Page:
Danish Beneficial Ownership Cases – AG’s Opinions Support the Taxpayers
Advocate General (AG) Kokott has issued her Opinions on the interpretation of the beneficial owner concept in two sets of circumstances: under the Interest and Royalties Directive (IRD) (Joined Cases C-115/16, C-118/16 and C-119/16 N Luxembourg 1, X Denmark and C Danmark I, and C-299/16 Z Denmark) and under the Parent-Subsidiary Directive (PSD) (Joined Cases C-116/16 and C-117/16 T Danmark and Y Denmark).
The IRD cases involved Danish companies being given loans from and paying interest to companies based in other EU member states and ultimately owned by entities resident in third countries. Under the IRD, withholding tax is not chargeable on interest payments arising in an EU member state, so long as the beneficial owner of the payment is based in another member state. The PSD cases involved the payment of dividends from a Danish company to a company in another member state which was ultimately owned by a third country-based entity. Under the PSD, dividends from subsidiaries to parent companies are not subject to withholding tax, and there is no beneficial ownership requirement as with the IRD. In all cases the Danish tax authorities refused to grant an exemption from Danish withholding tax on the interest and dividend payments to the non-Danish, EU parent company. The Danish tax authorities interpreted the IRD and the PSD as meaning that the non-Danish, EU company in receipt of the income was a conduit and not the beneficial owner of the payment.
In the IRD cases, the AG took the view that the non-Danish, EU company receiving the interest was, in principle, the beneficial owner, as it was the entity entitled in law to demand payment of the interest. However, that company would not the beneficial owner where it was not acting in its own name and on its own account, but instead as a trustee for a third party. The AG listed some relevant aspects for the national court to consider when determining the existence or otherwise of a trust relationship. A refinancing agreement with another party on similar terms as the present case was not of itself conclusive of a trust. By contrast, arrangements such as identical refinancing interest rates and received interest rates, or the absence of costs for the parent company could indicate the existence of a trust.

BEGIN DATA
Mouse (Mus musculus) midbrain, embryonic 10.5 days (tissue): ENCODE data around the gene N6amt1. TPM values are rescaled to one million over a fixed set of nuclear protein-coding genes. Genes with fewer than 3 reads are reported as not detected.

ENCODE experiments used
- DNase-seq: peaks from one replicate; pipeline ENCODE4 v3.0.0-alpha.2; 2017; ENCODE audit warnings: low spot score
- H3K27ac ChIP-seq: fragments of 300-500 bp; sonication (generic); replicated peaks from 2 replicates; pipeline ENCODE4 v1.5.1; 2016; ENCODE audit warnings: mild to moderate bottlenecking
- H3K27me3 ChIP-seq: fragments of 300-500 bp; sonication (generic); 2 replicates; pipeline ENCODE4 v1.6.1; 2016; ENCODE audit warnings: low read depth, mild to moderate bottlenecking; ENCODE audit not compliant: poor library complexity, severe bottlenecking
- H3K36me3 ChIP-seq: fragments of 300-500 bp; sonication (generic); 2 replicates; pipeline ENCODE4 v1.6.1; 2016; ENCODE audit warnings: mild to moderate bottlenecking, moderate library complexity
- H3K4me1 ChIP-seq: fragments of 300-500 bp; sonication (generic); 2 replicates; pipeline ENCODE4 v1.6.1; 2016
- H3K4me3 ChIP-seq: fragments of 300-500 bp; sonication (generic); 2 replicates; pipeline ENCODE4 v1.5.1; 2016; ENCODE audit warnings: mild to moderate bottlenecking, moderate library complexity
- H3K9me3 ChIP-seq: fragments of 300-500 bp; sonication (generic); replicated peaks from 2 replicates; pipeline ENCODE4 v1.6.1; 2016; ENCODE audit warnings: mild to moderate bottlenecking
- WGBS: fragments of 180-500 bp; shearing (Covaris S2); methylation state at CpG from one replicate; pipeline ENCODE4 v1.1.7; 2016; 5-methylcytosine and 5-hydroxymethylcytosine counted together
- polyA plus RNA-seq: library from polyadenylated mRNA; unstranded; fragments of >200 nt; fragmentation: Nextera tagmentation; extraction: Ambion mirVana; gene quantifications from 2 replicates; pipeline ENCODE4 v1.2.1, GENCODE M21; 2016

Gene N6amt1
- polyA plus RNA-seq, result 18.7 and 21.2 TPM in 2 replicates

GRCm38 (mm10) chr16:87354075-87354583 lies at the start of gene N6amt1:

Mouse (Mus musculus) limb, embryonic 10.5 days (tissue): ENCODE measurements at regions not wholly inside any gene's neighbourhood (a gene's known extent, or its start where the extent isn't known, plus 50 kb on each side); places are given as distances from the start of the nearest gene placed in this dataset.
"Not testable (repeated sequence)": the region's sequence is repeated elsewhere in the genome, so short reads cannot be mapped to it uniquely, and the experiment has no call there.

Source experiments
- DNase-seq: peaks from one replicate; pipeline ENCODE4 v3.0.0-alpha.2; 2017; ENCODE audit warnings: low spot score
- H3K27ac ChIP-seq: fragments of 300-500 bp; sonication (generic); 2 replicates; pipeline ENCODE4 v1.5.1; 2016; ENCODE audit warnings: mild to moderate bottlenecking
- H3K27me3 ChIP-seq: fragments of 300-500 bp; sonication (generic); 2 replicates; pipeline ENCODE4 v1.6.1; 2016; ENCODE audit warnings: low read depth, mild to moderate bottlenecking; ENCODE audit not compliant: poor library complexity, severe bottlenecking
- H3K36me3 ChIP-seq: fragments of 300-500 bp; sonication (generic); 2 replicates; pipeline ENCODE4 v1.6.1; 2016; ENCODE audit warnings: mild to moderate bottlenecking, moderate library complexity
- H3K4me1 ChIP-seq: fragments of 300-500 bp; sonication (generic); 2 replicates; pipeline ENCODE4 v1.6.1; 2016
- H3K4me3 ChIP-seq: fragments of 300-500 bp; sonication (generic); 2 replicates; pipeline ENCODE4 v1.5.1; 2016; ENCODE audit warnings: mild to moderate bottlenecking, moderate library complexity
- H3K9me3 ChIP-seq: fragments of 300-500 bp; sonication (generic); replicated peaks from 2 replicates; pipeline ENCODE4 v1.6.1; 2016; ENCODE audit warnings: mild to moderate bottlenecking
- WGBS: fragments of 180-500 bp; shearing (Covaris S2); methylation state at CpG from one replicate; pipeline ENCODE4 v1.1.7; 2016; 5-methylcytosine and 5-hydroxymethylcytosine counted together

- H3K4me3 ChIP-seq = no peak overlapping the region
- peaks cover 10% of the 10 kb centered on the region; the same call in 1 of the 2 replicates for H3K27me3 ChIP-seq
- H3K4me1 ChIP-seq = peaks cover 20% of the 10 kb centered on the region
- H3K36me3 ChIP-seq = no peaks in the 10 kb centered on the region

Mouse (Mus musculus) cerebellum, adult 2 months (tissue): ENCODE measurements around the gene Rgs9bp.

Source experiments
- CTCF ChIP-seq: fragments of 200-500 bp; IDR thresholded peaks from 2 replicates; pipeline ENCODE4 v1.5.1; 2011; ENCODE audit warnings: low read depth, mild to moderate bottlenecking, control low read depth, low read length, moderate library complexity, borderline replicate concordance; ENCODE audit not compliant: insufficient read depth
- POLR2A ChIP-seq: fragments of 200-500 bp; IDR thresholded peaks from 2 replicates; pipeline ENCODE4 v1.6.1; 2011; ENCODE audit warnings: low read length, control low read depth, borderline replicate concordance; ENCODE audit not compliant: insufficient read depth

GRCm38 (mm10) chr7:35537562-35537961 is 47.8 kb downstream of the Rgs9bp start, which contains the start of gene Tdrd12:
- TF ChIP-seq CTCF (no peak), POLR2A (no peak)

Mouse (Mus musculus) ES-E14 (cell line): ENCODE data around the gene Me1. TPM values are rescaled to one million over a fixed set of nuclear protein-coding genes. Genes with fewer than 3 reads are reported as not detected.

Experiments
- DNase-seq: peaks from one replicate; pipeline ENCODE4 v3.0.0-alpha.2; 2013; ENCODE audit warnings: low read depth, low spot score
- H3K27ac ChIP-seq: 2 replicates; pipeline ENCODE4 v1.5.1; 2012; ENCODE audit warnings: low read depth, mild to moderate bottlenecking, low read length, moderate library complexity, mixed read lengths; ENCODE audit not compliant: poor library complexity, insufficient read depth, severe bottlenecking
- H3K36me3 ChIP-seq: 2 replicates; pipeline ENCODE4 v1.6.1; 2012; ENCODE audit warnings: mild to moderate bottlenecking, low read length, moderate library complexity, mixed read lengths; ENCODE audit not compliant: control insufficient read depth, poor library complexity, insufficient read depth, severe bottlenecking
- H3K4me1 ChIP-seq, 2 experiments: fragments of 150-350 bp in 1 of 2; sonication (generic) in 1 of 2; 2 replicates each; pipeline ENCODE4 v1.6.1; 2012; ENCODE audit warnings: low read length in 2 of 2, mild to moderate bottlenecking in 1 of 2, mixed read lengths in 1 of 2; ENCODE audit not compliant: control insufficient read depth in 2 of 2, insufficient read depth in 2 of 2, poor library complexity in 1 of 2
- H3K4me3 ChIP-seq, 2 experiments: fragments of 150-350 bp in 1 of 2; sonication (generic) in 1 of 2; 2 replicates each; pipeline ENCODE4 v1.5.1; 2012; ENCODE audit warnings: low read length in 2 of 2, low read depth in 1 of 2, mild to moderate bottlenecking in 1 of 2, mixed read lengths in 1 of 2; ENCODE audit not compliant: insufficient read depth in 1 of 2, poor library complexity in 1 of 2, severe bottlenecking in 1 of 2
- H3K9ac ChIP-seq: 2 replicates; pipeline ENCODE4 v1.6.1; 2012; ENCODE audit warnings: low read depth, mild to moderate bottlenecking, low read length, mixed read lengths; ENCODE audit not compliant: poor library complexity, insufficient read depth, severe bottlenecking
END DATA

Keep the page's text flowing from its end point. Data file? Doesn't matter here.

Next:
With regard to the PSD cases, AG Kokott confirmed that the exemption to withholding tax under this Directive was not subject to a condition of beneficial ownership. Consequently, the next question was whether there was an abuse under EU law, namely a wholly artificial arrangement to escape national tax normally due on profits. The AG’s view was that a determination of abuse was a matter for the national court on the facts. In itself, the existence of a parent company in another member state so as to profit from that state’s tax legislation was not abusive, but abuse may exist if that company did not have the structure to achieve its purposes and generate an income.
This article appears in the JHA March 2018 Tax Newsletter, which also features:
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